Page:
Hello, campers –
As promised, after so many weeks of concentrating on the practicalities of pitching and submission, I have a treat for you today — a guest post by self-publishing author, blogger, and all-around fab guy D. Andrew McChesney, better known around Author! Author! as thoughtful and incisive inveterate commenter Dave. He’s going to be talking about a matter I know has been dogging many members of our little community’s thoughts in the dead of night throughout these tough, tough days for first-time authors: how does a writer know when it’s time to self-publish?
I’m hoping it will engender some intriguing discussion. Before I introduce Dave and his book in more detail, though, allow me to say: wow, I’ve been stunned by the enthusiastic response to the Author! Author! Perfect Pitch Competition. The deadline isn’t until the end of the month (Friday, September 30 at midnight in your time zone, to be exact), but I guess the prospect of winning a free Mini Consult on one’s opening pages and marketing materials is a pretty strong incentive. I’m also going to be posting and critiquing the winners’ and placers’ keynotes, Hollywood hooks, elevator speeches, and formal pitches in this very forum in October, so we can talk about what does and does not work in formats that brief.
So keep those entries rolling in, everyone. I really am getting a kick out of seeing what my readers have been writing lately.
Did it seem as though my enthusiasm led me to digress for a moment? Actually, I wasn’t: if Dave’s name seems familiar to those of you who have been hanging out here for a while, but not haunting the comments, it’s probably because he took second place for adult fiction in last year’s Great First Page Made Even Better Competition and first place in the essay category of 2009′s Author! Author! Awards for Expressive Excellence. He’s taken the time to amass quite a bit of what I like to call Eye-Catching Query Letter Candy.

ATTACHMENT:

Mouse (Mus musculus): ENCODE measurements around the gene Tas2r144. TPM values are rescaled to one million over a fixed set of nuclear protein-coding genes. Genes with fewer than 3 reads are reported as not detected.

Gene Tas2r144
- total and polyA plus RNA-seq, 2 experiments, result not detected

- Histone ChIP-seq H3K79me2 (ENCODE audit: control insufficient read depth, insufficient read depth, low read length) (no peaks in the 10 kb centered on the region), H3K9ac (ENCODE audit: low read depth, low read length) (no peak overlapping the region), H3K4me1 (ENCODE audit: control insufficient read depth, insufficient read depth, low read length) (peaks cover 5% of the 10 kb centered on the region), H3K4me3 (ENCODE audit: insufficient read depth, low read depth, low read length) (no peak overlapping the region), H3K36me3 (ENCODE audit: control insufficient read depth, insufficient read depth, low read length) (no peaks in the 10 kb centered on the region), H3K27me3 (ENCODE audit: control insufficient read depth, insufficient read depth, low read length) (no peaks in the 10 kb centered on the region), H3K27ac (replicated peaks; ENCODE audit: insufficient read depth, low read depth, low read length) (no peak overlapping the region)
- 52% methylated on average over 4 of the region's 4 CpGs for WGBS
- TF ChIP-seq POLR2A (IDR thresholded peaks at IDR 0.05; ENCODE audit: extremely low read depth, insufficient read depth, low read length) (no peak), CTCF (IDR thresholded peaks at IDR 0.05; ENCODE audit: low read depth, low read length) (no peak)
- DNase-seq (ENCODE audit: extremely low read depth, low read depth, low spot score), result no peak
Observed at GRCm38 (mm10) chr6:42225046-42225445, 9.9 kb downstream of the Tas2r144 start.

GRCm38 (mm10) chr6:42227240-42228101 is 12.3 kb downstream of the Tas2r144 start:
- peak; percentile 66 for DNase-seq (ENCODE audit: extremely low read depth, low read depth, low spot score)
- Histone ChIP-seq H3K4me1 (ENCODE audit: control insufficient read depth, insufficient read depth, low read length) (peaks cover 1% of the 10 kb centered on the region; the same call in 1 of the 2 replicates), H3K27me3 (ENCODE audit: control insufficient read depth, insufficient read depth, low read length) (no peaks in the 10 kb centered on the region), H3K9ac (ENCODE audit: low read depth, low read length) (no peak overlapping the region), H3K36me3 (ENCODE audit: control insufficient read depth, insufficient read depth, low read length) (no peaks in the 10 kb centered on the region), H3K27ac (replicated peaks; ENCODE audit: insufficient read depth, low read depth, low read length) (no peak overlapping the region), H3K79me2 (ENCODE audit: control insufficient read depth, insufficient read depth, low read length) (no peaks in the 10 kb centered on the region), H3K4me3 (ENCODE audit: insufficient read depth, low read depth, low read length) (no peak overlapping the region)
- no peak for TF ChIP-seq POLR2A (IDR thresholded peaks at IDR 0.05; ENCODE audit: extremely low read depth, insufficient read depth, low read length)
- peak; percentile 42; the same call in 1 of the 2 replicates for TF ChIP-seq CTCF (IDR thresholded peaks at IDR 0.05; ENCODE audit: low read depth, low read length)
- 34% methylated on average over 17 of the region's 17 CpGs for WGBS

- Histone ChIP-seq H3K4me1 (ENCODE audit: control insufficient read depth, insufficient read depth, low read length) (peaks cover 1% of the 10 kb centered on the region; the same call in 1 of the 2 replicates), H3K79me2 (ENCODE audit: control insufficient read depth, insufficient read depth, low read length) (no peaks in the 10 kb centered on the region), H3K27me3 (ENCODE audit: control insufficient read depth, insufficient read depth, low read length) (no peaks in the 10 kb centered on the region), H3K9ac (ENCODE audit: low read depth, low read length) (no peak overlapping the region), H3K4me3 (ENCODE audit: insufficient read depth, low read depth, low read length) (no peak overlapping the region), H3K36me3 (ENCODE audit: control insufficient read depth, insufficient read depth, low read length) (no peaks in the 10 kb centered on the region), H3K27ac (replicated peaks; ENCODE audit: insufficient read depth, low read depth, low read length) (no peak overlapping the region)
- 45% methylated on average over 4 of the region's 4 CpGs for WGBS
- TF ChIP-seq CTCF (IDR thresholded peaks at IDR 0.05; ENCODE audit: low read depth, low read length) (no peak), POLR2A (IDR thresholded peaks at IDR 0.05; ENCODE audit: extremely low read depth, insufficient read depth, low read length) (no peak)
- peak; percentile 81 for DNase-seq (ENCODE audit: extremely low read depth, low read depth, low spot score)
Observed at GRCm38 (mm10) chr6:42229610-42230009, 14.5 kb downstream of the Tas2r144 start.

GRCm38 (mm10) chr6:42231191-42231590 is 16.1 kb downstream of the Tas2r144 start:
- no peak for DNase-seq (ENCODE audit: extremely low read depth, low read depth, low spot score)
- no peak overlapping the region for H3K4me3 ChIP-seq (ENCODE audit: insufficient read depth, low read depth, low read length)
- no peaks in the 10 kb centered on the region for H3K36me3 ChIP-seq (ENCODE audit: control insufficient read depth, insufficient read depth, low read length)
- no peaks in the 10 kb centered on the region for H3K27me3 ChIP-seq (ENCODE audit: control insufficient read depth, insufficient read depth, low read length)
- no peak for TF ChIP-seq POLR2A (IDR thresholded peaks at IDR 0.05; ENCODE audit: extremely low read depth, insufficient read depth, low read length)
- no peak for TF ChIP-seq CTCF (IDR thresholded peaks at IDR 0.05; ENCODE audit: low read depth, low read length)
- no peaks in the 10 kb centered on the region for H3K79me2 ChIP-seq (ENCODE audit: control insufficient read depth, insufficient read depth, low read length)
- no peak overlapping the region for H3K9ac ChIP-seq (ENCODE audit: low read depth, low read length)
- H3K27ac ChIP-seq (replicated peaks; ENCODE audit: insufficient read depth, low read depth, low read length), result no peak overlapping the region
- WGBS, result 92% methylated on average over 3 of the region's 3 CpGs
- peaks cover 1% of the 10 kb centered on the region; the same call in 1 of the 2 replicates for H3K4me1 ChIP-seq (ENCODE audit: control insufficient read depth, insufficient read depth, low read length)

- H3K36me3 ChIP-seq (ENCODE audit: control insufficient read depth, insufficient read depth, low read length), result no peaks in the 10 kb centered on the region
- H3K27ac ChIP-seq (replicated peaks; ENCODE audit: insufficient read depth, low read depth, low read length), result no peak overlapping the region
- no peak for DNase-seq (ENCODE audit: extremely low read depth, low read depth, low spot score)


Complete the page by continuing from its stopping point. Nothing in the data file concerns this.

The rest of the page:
In fact, I believe he commented on the post in which I first introduced the ECQLC concept. If memory serves, he made the first comment, even. But that’s not too surprising, as Dave was the very first commenter on Author! Author!, period, way back in the days when I was the Resident Writer for the Organization that Shall Not Be Named. (One of the reasons it shall not be named: despite my spending a year advocating vigorously for readers’ comments to be visible to everyone on that site — technically, the difference between a blog and a column — the organization refused.)
So it’s not too much of a stretch to say that Dave was the first member of the Author! Author! community; he’s certainly one of the thoughtful commenters who has helped it grow. (The How To… section of the archives was his idea, for instance.) He’s also, as a long-time member and current president of the Spokane Authors and Self-Publishers done more than his share to help other aspiring writers.
When he told me that he had decided to take his naval fantasy novel, Beyond the Ocean’s Edge, down the self-publishing path, then, I knew it had not been a light decision. This is a conscientious writer, one who had undoubtedly paid his dues — and had devoted the time to do something that surprisingly few writers considering self-publication do, talk with a wide array of authors who have already taken the self-publishing plunge.